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What Is A Confidential List? Does MAR Require One?

The Market Abuse Regulation (MAR) provides a legal procedure for dealing with the potential for insider dealing in the EU through the creation of insider lists. These event-driven lists of individuals are dynamic, meaning that issuers must keep them updated as more people gain access to inside information. However, if you feel that there is a potential for inside information to develop in the future from actions that have taken place within the business, you might consider placing anyone with knowledge of those actions on a confidential list in the interim. 

This article explains what confidential lists are, how they work and what you need to know about drawing them up. You can also find example use cases for these lists. 

1. What is a Confidential List?

A confidential list is also known as a confidential project list, a sensitive list, a grey list or a shadow list. In the workflow of MAR compliance, it forms the step before the insider list and requires that you make the distinction between which information is merely ‘confidential’ and which is ‘inside’. The confidential list features employees, advisors, accountants, credit rating agencies and others who are privy to confidential information that you judge would not affect the company share price if it were to be made public currently, but which may do so in the future.

Taking the step to create a list of these people gives you the opportunity to officially remind them of the confidentiality of the information they possess and advise them to be cautious about sharing that information. It is then important to continue to monitor the situation and act to create an insider list when you identify that the information passes from being confidential to inside information. When this happens, having a confidential list already means you are better prepared for the creation of an insider list. 


2. When Should You Draw Up a Confidential List? 

As confidential lists are not a legal requirement like insider lists, it is down to your own best judgement when to draw up a confidential list. For example, at the beginning of a project that you believe could affect the company share price in the future were it to develop further.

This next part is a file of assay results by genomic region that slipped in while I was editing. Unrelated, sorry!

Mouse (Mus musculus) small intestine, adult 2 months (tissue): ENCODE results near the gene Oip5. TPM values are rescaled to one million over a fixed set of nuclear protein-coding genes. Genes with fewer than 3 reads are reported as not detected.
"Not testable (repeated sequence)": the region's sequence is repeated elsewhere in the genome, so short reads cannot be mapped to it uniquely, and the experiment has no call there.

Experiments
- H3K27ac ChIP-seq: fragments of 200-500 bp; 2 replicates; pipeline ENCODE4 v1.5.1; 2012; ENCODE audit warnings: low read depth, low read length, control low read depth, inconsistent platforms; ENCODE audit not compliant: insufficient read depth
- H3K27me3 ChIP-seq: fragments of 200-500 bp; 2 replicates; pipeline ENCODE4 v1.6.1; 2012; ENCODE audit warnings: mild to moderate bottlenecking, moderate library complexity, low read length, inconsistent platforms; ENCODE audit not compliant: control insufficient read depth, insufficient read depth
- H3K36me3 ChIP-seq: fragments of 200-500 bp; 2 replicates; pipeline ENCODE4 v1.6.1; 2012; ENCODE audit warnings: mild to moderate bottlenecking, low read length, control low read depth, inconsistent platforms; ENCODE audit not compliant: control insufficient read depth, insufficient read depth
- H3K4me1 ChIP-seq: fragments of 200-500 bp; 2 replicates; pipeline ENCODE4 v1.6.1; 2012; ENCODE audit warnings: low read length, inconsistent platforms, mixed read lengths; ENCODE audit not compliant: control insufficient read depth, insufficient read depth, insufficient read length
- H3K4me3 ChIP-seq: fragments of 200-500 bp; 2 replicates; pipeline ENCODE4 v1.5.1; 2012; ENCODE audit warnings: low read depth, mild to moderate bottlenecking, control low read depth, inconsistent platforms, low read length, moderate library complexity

The time to think about a confidential list would usually be at the early stages of a confidential project before too many finer details or systems are in place. Perhaps there have been initial conversations about a development or a deal, but nothing has been fully planned or actioned. In these cases, it is prudent to draw up a list of the people who hold this confidential information and to inform them that discussion of the project should be limited to certain individuals. 

Once you judge the information to have passed the point of simply ‘confidential’, you should produce an insider list that discourages those listed from undertaking insider dealing

3. Typical Use Cases for Confidential Lists

3.1 New product

Early plans are being made for a new product that will open up new markets for the business. At this stage, it only exists on paper, but it has great potential and could prove to be a gamechanger. You deem that the disclosure of information in the current state of the project wouldn’t garner much interest. However, once the product moves into the testing stage and comes closer to going to market, it is likely to cause excitement. Placing all parties with knowledge of the plans onto a confidential list prepares the business for creating an effective and comprehensive insider list when the time comes.